When you fill out your application at Covered California you ll find out if you and your family qualify What are the Costs Once you ve narrowed down your options to several plans take a look at the specific costs of each plan It s important to consider not only the monthly premium but the potential out of pocket costs as well That way you can get a sense of the total cost you might face over the course of a year The specific out of pocket costs to look at are co pays deductibles and co insurance You ll also want to make special note of the out of pocket maximum For definitions of these terms see the section on Health Insurance Basics Here s a simple formula to see what you could have to pay in a year in a worst case scenario if you have a major illness or accident Monthly Premium x 12 months Out of Pocket Maximum Worst case scenario yearly cost Compare Plans Side by Side At Covered California you can compare plans based on a number of factors You can look at premiums and out of pocket costs and see which health care providers and hospitals are available in each plan In some states you can already compare quality ratings of the different plans and in others the quality rating will be added in future years BRONZE SILVER GOLD AND PLATINUM In the past it was practically impossible to compare insurance plans apples to apples with seemingly infinite combinations of premiums co pays deductibles annual coverage limits co insurance levels and out of pocket maximum amounts In the marketplace you can take advantage of the fact that the insurance plans have been neatly sorted into categories so you can compare them more easily The categories are Bronze Silver Gold and Platinum The categories are not based on the quality of care or the amount of care you can receive They are based on how much of your medical costs you pay and how much the insurance company pays As a general rule the higher the monthly premium the lower your out of pocket costs will be if you need care Platinum plans will generally have the highest premiums but if you need care you ll pay less in out of pocket costs Bronze plans will generally have lower premiums but you ll pay more in out of pocket costs if you need care If you think you ll need a lot of care in the year ahead it might make sense to pay a somewhat higher monthly premium and get a Gold or Platinum plan and know that you ll face lower out of pocket costs when you receive care On the other hand if you don t think you ll need much care you may want to pay a lower monthly premium and get a Bronze or Silver plan and risk the chance that you might get hit with higher out of pocket costs if you have an unexpected illness or accident CATASTROPHIC PLANS In addition to the Bronze Silver Gold and Platinum plans if you re under 30 or if you otherwise qualify by having a limited income that makes other coverage unaffordable you may buy a catastrophic plan These plans have lower premiums and they cover preventive care and three primary care visits per year with no co pay But if you need more care you ll face significant out of pocket costs That s because a catastrophic plan requires you to pay 100 of the cost of your medical care until you ve paid a certain amount often several thousand dollars These plans protect you from worst case scenarios where you d otherwise be on the hook for medical care costing tens or hundreds of thousands of dollars hence the name catastrophic It s also important to note that if you choose a catastrophic plan you won t be able to qualify for financial help through the marketplace What Health Care Providers Can You See When you are comparing plans take advantage of the fact that each plan will include a list of health care providers This is the plan s provider network If you visit a provider that isn t part of this network you ll pay higher costs so if you already have a doctor check to see if they are included in the plan you are considering Different types of insurance plans have different rules about whether you can get care outside of their provider network and still get the cost covered and at what cost HEALTH MAINTENANCE ORGANIZATION HMO An HMO typically only covers care if you visit a provider in their provider network You may be on the hook for the full cost of care if you use a health provider outside of the network In addition if you want to see a specialist in the network you may need to get a referral from your primary care provider PREFERRED PROVIDER ORGANIZATION PPO A PPO covers care from providers both inside and outside the network However if you us a provider outside the network you ll pay higher out of pocket costs for that care You can see a specialist inside or outside the network without a referral How Does the Quality Stack Up Unfortunately when it comes to health care cost rarely tells you anything about quality Few things are more important than your health but for a long time there has been too little information about health care safety and quality available for consumers Now that s changing In many states the new marketplace includes tools to help you compare the quality of insurance plans and their provider networks In other states this information will become available in future years GREAT RESOURCES Health Plan Report Card Check out quality ratings of the health insurance plans you are considering and compare them head to head on things like how well they help people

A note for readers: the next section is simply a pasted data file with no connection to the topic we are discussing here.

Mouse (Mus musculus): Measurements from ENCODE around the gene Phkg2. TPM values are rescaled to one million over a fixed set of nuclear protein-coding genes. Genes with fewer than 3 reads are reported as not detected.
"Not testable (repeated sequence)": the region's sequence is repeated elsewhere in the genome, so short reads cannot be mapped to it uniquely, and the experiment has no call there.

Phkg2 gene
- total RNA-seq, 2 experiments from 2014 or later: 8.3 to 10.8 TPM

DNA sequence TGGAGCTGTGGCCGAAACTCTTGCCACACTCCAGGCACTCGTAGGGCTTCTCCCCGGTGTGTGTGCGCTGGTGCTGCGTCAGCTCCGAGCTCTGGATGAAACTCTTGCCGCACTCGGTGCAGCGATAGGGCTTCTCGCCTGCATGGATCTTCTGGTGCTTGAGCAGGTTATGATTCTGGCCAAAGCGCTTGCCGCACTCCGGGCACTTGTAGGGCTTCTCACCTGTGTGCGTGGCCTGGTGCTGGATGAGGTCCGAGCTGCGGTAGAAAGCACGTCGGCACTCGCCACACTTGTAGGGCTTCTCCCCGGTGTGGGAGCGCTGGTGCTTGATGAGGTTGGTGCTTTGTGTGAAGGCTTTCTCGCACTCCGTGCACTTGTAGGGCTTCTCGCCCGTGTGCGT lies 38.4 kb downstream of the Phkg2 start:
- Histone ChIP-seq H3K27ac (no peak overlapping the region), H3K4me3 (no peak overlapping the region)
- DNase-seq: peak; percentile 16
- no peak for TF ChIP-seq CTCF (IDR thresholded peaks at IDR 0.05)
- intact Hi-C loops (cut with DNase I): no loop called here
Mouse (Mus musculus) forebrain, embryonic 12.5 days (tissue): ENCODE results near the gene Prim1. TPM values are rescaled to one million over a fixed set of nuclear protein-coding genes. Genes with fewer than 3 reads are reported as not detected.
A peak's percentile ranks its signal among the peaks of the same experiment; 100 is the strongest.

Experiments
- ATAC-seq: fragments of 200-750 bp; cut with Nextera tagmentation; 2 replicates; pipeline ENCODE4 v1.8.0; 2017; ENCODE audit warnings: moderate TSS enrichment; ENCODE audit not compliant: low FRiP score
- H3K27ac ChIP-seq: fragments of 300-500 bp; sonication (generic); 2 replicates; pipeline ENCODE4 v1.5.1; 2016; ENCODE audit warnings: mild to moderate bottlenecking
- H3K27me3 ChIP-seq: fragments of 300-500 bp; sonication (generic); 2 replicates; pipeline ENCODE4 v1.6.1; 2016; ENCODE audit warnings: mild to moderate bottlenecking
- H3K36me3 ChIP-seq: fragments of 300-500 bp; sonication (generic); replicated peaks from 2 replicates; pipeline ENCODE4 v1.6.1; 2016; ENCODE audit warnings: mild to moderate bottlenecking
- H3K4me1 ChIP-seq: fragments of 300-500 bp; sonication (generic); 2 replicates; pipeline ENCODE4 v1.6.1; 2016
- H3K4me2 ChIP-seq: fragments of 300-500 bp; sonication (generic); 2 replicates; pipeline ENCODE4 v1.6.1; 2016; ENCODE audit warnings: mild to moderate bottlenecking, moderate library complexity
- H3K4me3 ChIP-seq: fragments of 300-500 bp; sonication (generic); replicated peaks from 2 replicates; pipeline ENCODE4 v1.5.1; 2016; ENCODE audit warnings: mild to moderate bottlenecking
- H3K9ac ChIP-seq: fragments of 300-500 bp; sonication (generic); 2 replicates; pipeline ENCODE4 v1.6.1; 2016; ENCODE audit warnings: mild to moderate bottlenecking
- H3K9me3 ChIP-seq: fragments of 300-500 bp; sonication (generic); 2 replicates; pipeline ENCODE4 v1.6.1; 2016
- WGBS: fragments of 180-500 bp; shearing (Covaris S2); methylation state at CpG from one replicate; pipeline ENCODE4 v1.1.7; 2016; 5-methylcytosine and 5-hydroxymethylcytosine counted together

Original URL path: http://www.calpirgstudents.org/resources/ca/so-you-need-health-insurance-now-what (2016-04-29)